Delta Airlines has continued its Windows device journey, announcing that it will provide Microsoft Surface 2 tablets to its 11,000 pilots worldwide.
The news follows an announcement in August that Delta would deploy Nokia Lumia Windows Phone 8 smartphones to 19,000 flight attendants for on-board purchases.
Delta said it hopes to make all of its cockpits paperless by the end of 2014, with pilots using the Surface devices to digitally access charts, checklists and reference documents using the Jeppesen FliteDeck Pro app. The airline will begin deploying Surface 2 devices to Boeing 757 and 767 pilots later this year.
Delta expects the tablet deployment to save $13 million per year in fuel and associated costs because it will remove the need to carry 17 kilogram flight bags on the aircraft. This will deliver an annual fuel usage saving of 4.5 million litres, or 11.8 million kilograms in carbon emissions. The tablet rollout is also expected to cut the airline’s yearly paper usage by 7.5 million sheets.
The tablets are Windows RT 8.1 versions of Microsoft’s Surface line, which means they run on ARM processors and have longer battery life than the Intel Haswell-equipped Surface Pro 2. The RT devices do not run legacy Windows apps.
“This intuitive device puts key information at their fingertips right when they need it,” said Delta senior vice president, Steve Dickson. “By eliminating paper, we’ll reduce clutter and minimise time spent looking for flight information allowing our pilots the opportunity for greater situational awareness in the air and on the ground.”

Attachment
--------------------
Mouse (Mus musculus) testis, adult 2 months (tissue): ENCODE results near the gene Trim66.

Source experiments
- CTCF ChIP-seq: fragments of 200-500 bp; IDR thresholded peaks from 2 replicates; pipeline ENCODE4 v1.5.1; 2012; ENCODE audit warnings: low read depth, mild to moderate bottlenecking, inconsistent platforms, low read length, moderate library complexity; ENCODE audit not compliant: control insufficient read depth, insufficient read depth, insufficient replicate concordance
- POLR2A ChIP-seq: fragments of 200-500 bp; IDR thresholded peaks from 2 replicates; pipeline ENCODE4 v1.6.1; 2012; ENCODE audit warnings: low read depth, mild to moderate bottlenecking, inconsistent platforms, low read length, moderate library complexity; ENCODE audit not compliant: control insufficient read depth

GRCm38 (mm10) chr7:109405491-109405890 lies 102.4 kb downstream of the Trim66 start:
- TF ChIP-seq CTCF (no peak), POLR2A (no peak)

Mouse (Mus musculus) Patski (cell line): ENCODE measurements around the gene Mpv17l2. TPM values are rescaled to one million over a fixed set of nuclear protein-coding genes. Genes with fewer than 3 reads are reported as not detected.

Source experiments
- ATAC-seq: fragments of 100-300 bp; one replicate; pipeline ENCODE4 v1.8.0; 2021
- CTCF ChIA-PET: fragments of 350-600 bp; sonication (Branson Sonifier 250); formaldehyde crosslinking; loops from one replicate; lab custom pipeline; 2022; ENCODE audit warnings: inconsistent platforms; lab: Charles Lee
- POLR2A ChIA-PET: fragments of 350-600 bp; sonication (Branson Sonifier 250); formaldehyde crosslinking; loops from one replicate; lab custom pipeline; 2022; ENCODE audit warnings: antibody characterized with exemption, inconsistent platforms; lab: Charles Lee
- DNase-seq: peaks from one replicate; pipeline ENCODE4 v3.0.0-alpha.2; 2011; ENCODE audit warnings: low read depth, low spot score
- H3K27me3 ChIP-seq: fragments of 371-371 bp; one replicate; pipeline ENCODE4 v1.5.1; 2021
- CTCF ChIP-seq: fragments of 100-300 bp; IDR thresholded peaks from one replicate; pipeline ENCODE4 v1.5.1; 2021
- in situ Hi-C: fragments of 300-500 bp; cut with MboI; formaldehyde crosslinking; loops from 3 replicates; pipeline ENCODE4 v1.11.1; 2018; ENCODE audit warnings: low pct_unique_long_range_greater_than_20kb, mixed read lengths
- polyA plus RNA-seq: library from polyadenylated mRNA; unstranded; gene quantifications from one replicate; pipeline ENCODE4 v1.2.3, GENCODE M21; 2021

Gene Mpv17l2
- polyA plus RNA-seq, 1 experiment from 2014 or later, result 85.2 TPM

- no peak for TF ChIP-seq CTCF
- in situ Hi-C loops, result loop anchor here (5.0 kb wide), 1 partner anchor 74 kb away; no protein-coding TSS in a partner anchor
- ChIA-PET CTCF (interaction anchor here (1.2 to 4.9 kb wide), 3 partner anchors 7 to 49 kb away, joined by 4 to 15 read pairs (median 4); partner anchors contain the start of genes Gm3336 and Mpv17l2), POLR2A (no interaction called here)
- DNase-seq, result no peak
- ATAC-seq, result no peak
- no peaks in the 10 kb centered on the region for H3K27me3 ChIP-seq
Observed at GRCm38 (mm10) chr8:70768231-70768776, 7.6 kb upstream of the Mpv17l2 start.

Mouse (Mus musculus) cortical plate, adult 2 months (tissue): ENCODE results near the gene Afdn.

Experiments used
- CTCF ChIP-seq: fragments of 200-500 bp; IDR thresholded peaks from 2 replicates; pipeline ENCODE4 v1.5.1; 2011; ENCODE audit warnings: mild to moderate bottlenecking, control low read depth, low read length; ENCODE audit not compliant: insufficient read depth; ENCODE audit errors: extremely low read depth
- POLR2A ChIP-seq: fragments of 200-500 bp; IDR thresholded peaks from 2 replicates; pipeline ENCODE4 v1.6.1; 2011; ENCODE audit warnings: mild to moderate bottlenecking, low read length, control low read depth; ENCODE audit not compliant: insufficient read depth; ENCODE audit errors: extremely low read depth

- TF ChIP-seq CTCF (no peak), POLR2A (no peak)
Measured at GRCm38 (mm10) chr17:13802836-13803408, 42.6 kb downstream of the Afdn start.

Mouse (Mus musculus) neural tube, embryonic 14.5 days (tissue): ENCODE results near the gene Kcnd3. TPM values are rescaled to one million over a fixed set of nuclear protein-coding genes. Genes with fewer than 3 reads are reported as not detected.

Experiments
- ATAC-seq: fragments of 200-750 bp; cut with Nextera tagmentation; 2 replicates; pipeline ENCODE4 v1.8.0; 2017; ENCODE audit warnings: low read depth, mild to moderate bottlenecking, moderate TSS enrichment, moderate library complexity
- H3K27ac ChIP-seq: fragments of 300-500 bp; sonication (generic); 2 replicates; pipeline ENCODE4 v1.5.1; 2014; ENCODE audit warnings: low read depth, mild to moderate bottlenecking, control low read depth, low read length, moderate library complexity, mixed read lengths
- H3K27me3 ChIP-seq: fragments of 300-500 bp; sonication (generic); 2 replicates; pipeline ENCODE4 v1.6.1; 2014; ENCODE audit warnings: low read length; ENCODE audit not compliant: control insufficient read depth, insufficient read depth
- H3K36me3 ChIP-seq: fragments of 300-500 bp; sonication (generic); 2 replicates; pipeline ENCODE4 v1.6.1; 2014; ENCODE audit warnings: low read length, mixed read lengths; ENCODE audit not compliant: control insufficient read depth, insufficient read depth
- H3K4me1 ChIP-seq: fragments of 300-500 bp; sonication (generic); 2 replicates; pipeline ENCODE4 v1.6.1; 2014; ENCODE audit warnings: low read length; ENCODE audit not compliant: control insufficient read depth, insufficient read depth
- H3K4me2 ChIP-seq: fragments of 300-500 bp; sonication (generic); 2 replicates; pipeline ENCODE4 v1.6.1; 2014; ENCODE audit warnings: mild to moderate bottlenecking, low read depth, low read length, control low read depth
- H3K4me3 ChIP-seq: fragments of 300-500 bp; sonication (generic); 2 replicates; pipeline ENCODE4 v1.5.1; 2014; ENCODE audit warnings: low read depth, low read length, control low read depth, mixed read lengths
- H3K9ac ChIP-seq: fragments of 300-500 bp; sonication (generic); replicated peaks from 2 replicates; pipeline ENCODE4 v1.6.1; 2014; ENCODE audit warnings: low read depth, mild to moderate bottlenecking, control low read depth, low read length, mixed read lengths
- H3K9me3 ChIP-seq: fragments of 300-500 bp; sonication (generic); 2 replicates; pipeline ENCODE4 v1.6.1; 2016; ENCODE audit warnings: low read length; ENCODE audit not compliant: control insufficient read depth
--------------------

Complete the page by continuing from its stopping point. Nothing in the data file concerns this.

Going digital is part of a broader modernisation initiative at Delta, Dickson said.
“With these improvements, we’re able to reduce the airline’s environmental impact while providing a great deal of flexibility to continue to add mobile technology solutions into our flying operations.”
Qantas last year announced a similar initiative to reduce environmental impact by giving tablets to pilots, but the big Australian airline chose to deploy Apple iPads.
Microsoft announced its new Surface 2 and Surface Pro 2 tablets late last month, about one year after the launch of the original Surface RT and Surface Pro. Microsoft has had trouble selling the original Surface tablets and analysts say enterprise adoption of Surface has been low in Australia.
While business adoption of Microsoft mobile devices has been slow, the company has the advantage of already being in front of CIOs’ eyes in other areas and Windows remains the dominant business PC operating system, Telsyte analyst Rodney Gedda said in a recent interview.
Microsoft has “existing relationships with enterprises [and] it’s a very competitive company that doesn’t take no for answer,” he said.
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